Sometimes “religious” poem smacks of over-sentimentality. In that case, this isn’t a religious poem. Gerald Manley Hopkins is a master with words, a Victorian poet who reminds us of the “bright wings” of the world. And check out the reading by Stanley Kunitz, another poet.
[Note: For some reason I was having difficulty with the indentations. There should be indentations on lines 2, 3, 6, 7, 10, 12, and 14. Check it out here.]
The world is charged with the grandeur of God.
It will flame out, like shining from shook foil;
It gathers to a greatness, like the ooze of oil
Crushed. Why do men then now not reck his rod?
Generations have trod, have trod, have trod;
And all is seared with trade; bleared, smeared with toil;
And wears man’s smudge and shares man’s smell: the soil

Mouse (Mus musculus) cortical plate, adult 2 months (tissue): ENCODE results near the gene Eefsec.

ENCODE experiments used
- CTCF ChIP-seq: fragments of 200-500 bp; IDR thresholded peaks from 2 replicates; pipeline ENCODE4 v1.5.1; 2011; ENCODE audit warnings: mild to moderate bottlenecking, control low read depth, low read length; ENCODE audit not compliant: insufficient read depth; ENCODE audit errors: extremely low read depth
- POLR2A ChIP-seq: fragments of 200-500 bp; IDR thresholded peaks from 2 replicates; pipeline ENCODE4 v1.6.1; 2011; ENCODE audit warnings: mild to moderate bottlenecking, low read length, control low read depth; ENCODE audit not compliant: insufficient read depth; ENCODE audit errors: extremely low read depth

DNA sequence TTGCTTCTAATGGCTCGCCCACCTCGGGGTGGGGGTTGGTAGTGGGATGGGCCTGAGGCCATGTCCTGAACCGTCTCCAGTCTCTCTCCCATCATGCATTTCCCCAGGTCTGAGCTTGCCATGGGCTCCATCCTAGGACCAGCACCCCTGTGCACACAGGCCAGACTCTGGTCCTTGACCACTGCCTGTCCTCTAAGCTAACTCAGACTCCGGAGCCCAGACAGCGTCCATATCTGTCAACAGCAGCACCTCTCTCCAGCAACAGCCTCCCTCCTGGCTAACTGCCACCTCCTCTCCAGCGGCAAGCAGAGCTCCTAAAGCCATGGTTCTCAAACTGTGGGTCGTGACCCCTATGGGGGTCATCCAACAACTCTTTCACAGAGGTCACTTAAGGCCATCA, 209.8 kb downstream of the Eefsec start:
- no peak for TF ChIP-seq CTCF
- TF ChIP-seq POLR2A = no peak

Is bare now, nor can foot feel, being shod.
And for all this, nature is never spent;
There lives the dearest freshness deep down things;
And though the last lights off the black West went
Oh, morning, at the brown brink eastward, springs —
Because the Holy Ghost over the bent
World broods with warm breast and with ah! bright wings.
Have you read any Frederick Buechner or Wendell Berry?
If not, you definitely need to!
yeah! actually, my first poetry post was about Wendell Berry: https://abigcupofbooks.com/2016/08/24/poetry-wednesday-the-peace-of-wild-things/. I have heard of Frederick Beuchner but only quotes here and there. I’ll have to check him out more. Thanks!